Who are the members of your family?
My father was Grandmaster Arnold Denker (1914-2005). He won the US Chess Championship in 1944 and 1946. In 1985 he started the Grandmaster Arnold Denker Tournament of High School Champions.
My mother Nina Denker (Born 1915- Died 1993) was a woman who spoke her mind. She was always puttering around with something artistic.
I am the middle child. I played tournament chess until I was 10 or 11 and I stopped when I became more interested in baseball (my father once had a tryout with the New York Yankees). Richard is 6 years older so he may very well have been involved in tournament chess just not after I had cognizance. My sister Randi (named after one of my mothers favorite poets) was the youngest.
My parents brought home an orphan from Spain in the early 60s named Maria-Teresa. She lived with us about 5 yrs. Randi and I always thought of Maria-Teresa, who was about 4 years older than me, as a sister. Maria-Teresa did play chess and Richard and Randi and I stay in touch and visit her in Spain, where she is married with children.
Growing up, was the fact that your father was a famous chess person a hindrance or benefit?
Neither really. It was a benefit among chess people and since chess was not as popular as baseball, not that many people knew of his accomplishments outside of the chess world, so it was not a hindrance.
What well-known chess persons have you met through your father?
Very many. Many in foreign countries either when I was with dad or not. My sister actually dated a couple of grandmasters the only one I can remember was GM Miguel Quinteros from Argentina. I would say a majority or more of the American GMs from the 30s to the 1994 US Championship, which dad and I had brought to Key West in honor of my mother. As to names when I was a little kid Horowitz, GM Arthur Dake (during my dad’s last 15 years they wrote and talked a lot), GM Sammy Reshevsky (my father had more losses than wins against him). I remember dad telling me that in the big 1946 tournament in Russia that Reshevsky would go a couple of days without eating because he was Jewish and could not find Kosher food), IM James Sherwin (President of the American Chess Federation) and probably everyone that belonged to the Manhattan Chess Club. I was there a lot from age 10 to 18. Dad would bring me to the city, I would go do my thing (ballgame etc.) and then meet him for a ride home.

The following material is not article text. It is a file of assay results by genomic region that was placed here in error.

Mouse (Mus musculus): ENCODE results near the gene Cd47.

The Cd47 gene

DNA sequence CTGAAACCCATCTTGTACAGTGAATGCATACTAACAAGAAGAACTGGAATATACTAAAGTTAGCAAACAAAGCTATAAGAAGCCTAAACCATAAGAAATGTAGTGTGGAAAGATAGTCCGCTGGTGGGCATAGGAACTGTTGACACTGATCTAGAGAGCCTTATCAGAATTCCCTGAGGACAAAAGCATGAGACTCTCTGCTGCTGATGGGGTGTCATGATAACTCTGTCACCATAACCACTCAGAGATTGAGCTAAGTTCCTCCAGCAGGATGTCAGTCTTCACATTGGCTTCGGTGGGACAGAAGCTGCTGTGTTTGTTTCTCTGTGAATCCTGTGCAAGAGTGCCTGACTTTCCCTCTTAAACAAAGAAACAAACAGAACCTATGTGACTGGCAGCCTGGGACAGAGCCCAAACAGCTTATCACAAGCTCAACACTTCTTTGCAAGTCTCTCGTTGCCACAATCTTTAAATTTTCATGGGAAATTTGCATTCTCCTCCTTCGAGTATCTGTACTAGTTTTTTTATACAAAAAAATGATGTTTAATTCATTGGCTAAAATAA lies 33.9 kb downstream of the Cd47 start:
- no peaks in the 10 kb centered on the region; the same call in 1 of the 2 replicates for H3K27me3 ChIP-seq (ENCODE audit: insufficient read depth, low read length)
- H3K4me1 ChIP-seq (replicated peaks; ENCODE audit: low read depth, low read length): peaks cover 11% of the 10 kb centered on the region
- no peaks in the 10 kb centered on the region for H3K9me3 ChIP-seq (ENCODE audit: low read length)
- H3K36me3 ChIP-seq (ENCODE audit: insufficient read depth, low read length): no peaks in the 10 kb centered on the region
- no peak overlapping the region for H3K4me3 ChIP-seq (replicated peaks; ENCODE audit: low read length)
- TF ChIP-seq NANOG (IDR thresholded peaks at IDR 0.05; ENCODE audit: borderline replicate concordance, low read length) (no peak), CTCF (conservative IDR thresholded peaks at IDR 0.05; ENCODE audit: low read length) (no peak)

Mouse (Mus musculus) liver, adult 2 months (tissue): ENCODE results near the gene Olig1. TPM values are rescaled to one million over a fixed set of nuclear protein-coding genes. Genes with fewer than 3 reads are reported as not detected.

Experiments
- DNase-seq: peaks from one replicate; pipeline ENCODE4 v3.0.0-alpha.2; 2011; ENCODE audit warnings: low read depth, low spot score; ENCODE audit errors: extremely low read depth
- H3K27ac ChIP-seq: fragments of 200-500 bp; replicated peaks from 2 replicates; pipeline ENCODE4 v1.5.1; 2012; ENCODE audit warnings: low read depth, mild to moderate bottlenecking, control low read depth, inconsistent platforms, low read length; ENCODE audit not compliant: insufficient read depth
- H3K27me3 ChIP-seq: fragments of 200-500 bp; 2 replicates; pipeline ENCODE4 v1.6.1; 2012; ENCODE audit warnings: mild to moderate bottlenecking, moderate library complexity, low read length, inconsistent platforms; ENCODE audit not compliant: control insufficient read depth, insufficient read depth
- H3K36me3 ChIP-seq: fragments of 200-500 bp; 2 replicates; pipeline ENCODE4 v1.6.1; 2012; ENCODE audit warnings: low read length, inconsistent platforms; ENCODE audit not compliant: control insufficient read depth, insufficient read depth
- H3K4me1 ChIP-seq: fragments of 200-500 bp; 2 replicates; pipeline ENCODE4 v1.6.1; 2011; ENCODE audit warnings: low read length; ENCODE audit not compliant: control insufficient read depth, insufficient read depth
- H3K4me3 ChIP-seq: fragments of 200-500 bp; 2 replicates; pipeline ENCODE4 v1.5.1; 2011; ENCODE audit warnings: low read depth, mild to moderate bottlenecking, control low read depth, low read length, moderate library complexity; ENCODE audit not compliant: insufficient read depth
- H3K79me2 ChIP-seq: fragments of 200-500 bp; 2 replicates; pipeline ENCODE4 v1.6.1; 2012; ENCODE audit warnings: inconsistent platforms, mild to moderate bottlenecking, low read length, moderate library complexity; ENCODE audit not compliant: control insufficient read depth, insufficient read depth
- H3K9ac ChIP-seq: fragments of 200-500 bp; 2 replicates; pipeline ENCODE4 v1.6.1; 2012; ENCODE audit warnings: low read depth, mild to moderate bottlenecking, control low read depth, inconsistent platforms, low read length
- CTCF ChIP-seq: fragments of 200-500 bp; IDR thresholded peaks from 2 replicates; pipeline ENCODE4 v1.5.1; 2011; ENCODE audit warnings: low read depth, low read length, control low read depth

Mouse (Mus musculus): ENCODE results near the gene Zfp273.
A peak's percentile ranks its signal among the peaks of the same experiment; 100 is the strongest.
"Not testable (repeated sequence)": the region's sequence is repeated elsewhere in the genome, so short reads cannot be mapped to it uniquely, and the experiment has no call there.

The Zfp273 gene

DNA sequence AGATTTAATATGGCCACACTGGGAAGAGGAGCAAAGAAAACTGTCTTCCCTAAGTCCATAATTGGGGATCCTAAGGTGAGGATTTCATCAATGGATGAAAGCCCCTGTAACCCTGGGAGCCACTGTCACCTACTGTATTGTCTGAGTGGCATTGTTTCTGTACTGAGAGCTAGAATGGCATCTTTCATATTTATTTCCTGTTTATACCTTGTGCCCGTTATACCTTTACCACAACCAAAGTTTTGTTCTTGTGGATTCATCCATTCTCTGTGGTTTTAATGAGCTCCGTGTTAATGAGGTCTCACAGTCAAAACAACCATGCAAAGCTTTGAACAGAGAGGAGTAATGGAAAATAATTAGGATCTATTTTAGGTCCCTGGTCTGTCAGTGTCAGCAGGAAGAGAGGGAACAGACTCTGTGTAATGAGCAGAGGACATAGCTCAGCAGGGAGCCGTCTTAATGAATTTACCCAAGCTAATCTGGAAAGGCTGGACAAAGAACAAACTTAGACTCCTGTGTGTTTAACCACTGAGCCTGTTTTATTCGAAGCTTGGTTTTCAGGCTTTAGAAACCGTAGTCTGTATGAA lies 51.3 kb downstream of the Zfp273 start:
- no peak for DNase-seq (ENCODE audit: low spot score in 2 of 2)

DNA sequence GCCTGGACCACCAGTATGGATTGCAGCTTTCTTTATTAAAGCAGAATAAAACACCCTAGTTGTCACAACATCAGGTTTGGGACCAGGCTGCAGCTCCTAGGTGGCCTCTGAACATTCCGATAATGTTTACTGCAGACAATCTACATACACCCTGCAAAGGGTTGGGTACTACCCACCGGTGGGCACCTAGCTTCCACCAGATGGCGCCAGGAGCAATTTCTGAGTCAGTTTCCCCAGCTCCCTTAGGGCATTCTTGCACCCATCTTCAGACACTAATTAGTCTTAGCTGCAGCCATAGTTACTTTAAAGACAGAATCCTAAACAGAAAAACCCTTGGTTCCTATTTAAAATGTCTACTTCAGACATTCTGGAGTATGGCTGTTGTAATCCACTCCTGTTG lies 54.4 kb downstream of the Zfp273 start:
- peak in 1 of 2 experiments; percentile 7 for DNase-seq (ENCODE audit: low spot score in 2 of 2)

Others like GM Jan Timman and IM Hans Bohm stayed with me while visiting the US. Bohm actually stayed for months. A majority of these meetings were brief, a lunch with GM Alexey Shirov, and a dinner with GM Victor Korchnoi. I got to know GM Gabe Schwartzman pretty well as he lived 30 miles from me in Florida. I remember that my dad had a tournament record of 13-1 against GM Arthur Bisguier. GM Reuben Fine was a close friend of my dad’s, even though my dad always beat him in tournaments. GM Boris Spassky was a good friend of my dad’s and often stayed at our house, especially just before he became World Champion.
My father had an uncanny ability to forecast future world champions. He predicted that Bobby Fischer, Anatoly Karpov and Garry Kasparov would be world champion’s years before they actually became world champions.
What was your first memory of Bobby Fischer?
I was there in 1957 when Bobby Fischer won his first US Championship at the Henry Hudson Hotel in New York City. What I thought was unusual is that all of the other competitors were wearing suits and Bobby was wearing a t-shirt with horizontal strips, basketball shoes and jeans with the pants legs rolled up. I immediately liked him because he was a rebel.
Bobby Fischer won the 63-64 US Championship with an 11-0 record. The record Bobby broke in going undefeated was that of my father. My dad had previously won the US Championship with a record of 14-0-3, which was the best won-loss record to that date.
Years later, after I became a lawyer, my father asked that I handle some legal work for Bobby Fischer.
Did your family ever sit down for games of chess?
Once, about a year before he died, my brother, sister and I played him a simul. He never looked at any of the boards; instead he was doing crossword puzzles and Sudoku. He beat all three of us.
Late in his life, did he do anything to really impress you?
The day before he died he played a simul against USCF past president, Don Schultz and another man and won both games.
Do you remember an unusual story about your dad in your younger years?
My father took the family to a Dairy Queen one day. We waited for some time for service. Dad was annoyed at no one was coming forward from the back so he started tapping a coin on the metal counter very loudly. Still no one came forward, so he went outside, around back, entered the back door and found the owner and another person playing chess with the other employees watching. He bet the owner $300 against the store that he could be him three straight games. The man accepted the bet and my father promptly beat him three straight games. Being the gentleman he was, my father did not ask for the store, but we did get our ice cream.
Why did your dad start the Denker Tournament?
He wanted to help get young chess players into the national spotlight.
Why are you continuing to support the Denker Tournament?
I shared my father’s enthusiasm for helping young players. When my father asked me to keep the tournament going after him, I agreed. My son, Dylan, has also agreed to keep it going after me.